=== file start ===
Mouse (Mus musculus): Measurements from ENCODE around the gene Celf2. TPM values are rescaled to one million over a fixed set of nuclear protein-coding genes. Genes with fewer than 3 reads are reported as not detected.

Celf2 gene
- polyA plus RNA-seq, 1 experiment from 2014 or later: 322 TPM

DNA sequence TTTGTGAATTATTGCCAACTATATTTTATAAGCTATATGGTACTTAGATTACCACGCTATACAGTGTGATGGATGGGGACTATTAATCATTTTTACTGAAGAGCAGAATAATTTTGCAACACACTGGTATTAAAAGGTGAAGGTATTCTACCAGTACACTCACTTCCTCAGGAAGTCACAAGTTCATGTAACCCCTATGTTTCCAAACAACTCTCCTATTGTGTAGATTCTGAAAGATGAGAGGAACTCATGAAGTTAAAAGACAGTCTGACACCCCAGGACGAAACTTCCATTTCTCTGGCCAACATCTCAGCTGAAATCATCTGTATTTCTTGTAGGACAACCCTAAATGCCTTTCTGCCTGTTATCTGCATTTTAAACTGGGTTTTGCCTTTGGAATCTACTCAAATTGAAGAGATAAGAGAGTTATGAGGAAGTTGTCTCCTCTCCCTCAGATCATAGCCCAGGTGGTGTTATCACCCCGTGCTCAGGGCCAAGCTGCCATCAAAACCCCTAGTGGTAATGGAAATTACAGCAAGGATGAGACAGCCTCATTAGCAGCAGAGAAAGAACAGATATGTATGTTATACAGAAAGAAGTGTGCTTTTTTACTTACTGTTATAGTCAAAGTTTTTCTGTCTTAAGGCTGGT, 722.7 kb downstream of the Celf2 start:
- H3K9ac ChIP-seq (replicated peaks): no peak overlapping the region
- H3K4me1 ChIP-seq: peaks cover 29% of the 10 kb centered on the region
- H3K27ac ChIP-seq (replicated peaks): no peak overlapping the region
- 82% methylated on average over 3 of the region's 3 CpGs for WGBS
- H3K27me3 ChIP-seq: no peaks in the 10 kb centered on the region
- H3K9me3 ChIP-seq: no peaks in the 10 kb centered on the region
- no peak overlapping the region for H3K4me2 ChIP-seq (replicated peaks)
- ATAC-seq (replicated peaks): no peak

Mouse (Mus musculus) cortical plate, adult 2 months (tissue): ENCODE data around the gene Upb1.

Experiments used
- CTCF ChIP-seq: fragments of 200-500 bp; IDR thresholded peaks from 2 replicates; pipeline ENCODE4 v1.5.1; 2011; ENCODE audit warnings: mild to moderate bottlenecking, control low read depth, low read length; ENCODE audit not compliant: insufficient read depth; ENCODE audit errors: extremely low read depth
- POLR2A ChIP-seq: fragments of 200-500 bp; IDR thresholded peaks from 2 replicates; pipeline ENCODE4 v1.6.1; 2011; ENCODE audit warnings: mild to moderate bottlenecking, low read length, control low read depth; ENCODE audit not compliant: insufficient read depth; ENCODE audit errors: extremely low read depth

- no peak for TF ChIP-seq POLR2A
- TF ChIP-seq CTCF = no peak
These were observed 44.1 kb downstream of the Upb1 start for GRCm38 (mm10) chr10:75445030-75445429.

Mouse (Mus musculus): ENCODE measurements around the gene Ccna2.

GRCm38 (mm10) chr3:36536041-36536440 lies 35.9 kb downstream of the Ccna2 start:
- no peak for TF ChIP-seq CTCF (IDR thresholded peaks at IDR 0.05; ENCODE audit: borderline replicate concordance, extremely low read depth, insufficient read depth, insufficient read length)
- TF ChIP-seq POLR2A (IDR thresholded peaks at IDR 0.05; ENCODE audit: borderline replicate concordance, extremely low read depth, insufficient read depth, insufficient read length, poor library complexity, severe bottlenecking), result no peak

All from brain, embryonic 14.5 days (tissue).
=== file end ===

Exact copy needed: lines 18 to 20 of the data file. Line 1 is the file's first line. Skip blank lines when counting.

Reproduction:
- TF ChIP-seq CTCF = no peak
These were observed 44.1 kb downstream of the Upb1 start for GRCm38 (mm10) chr10:75445030-75445429.

Mouse (Mus musculus): ENCODE measurements around the gene Ccna2.